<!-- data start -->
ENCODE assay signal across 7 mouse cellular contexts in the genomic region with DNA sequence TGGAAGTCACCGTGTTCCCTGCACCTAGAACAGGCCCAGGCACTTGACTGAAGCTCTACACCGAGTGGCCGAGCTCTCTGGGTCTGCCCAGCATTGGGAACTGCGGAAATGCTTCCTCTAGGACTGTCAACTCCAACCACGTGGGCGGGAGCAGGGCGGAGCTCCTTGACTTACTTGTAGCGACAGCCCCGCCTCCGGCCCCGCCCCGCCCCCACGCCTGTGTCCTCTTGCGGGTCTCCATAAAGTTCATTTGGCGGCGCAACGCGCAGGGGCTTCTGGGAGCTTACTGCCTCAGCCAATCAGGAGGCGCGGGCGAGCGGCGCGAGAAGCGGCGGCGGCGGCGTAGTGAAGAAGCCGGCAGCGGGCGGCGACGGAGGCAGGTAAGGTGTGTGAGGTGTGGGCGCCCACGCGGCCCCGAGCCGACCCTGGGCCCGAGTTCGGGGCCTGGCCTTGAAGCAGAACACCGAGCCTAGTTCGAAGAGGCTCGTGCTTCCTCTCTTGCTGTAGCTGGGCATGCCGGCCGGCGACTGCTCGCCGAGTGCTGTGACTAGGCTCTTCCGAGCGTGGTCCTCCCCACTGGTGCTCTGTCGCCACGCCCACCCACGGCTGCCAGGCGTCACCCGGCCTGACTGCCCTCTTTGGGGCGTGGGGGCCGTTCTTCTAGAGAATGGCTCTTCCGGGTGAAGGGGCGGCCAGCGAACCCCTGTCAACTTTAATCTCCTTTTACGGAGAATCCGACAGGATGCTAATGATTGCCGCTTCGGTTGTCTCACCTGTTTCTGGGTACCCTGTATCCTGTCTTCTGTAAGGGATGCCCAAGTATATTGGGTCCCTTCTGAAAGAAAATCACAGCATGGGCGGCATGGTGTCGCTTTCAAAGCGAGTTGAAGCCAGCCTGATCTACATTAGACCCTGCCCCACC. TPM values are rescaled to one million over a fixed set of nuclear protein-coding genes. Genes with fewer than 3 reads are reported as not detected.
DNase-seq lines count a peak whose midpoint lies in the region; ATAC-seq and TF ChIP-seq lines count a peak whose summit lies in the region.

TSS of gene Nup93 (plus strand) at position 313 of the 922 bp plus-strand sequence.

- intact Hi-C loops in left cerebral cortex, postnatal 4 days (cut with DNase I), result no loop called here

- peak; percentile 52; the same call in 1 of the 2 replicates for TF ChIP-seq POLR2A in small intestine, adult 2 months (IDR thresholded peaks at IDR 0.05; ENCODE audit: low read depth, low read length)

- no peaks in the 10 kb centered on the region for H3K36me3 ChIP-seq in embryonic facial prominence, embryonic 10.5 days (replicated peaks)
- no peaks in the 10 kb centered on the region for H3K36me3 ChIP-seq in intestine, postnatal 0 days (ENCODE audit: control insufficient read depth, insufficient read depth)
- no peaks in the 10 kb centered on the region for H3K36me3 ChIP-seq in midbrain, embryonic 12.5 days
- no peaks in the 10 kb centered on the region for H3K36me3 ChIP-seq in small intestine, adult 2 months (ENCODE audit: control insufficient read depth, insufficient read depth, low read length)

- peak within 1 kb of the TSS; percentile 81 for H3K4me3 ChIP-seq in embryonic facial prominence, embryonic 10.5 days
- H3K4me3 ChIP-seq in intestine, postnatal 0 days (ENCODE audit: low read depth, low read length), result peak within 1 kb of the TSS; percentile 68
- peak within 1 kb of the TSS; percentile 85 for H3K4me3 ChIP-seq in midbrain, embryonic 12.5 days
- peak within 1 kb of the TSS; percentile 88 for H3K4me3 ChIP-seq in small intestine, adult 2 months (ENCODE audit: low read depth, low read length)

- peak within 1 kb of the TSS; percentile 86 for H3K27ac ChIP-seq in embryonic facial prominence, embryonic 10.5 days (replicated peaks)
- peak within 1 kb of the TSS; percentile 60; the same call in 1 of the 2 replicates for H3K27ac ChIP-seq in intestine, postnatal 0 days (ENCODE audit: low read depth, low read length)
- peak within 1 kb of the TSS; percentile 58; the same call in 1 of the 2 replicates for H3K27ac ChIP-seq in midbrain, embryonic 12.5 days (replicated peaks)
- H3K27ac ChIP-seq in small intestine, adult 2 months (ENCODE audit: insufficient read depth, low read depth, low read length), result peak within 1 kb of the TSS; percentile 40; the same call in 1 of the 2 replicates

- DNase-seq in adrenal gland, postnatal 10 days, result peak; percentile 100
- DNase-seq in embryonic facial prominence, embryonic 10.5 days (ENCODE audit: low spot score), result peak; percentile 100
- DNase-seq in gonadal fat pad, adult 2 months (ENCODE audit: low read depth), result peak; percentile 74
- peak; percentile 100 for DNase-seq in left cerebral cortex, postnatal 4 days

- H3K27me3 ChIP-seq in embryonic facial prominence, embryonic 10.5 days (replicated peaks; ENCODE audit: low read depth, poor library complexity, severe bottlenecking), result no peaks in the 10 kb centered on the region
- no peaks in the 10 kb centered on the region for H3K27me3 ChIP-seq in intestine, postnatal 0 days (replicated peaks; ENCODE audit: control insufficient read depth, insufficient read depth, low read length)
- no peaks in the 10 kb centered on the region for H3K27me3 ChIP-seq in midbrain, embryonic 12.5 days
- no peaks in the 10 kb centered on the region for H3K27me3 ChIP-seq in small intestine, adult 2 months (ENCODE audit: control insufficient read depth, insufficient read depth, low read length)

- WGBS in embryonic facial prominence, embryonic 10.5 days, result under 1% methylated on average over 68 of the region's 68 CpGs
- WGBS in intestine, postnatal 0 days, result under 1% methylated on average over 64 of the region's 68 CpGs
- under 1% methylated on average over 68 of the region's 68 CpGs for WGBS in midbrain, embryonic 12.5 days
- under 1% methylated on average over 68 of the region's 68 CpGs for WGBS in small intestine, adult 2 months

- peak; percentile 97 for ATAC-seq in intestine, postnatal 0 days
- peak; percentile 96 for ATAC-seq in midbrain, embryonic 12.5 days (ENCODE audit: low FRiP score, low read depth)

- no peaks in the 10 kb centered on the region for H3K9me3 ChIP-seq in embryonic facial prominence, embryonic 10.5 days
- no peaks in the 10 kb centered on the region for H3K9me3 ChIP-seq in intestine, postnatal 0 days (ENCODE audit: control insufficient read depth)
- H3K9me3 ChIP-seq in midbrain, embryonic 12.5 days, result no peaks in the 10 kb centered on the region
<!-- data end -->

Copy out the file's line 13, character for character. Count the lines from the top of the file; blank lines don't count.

- peak within 1 kb of the TSS; percentile 88 for H3K4me3 ChIP-seq in small intestine, adult 2 months (ENCODE audit: low read depth, low read length)